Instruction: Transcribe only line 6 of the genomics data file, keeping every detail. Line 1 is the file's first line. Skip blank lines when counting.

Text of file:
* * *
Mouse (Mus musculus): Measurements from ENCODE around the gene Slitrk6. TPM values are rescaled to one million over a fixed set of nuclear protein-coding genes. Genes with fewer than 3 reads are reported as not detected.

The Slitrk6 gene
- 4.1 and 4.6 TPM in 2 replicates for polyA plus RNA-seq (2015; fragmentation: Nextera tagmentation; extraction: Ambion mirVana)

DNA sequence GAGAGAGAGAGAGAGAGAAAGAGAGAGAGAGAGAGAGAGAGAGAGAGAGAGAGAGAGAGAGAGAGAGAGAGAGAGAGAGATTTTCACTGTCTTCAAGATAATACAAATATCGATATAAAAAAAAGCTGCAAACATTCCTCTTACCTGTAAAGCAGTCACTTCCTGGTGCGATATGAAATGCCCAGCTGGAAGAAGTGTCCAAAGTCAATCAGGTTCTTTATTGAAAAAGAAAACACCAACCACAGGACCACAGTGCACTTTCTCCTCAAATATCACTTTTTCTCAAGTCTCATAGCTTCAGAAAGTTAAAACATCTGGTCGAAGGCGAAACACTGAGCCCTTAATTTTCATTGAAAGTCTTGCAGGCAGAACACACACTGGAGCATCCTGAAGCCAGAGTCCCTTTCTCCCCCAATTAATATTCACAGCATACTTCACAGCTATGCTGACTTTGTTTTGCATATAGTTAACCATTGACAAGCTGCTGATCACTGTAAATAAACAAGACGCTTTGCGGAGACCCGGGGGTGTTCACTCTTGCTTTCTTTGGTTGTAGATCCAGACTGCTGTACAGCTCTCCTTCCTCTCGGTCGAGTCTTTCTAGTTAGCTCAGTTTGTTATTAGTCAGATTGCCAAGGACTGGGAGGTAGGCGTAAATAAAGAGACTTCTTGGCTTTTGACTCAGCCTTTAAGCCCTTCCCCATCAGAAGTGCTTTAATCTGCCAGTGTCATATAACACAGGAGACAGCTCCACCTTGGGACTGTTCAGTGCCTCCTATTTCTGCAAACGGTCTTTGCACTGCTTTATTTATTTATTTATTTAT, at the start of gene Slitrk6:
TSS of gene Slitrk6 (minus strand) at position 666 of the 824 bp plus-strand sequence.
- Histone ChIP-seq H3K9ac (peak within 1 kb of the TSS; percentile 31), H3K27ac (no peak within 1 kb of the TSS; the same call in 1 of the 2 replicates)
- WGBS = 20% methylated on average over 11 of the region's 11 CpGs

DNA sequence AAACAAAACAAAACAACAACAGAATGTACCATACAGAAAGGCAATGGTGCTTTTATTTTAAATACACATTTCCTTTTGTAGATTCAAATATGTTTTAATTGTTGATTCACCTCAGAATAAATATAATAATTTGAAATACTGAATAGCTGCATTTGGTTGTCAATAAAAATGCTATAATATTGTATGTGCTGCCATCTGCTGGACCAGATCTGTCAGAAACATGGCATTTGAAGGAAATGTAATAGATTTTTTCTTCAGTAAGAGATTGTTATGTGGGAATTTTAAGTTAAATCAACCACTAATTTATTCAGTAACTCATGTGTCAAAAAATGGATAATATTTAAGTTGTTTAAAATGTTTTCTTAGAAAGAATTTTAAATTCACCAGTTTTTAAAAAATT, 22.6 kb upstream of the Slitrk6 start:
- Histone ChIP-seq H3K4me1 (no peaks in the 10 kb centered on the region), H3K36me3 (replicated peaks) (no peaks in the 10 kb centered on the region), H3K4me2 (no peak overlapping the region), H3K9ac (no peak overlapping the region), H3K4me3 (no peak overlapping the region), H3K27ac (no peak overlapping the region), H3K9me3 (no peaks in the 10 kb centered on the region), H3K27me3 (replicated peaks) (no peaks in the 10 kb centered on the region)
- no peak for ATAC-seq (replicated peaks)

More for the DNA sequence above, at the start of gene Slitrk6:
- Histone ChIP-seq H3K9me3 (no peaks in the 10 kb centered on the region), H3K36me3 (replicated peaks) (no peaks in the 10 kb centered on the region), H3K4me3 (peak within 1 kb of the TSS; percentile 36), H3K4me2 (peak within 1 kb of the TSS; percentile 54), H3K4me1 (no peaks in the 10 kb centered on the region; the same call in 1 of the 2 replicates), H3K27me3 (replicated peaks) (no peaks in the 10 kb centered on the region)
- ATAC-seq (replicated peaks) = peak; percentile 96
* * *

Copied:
- Histone ChIP-seq H3K9ac (peak within 1 kb of the TSS; percentile 31), H3K27ac (no peak within 1 kb of the TSS; the same call in 1 of the 2 replicates)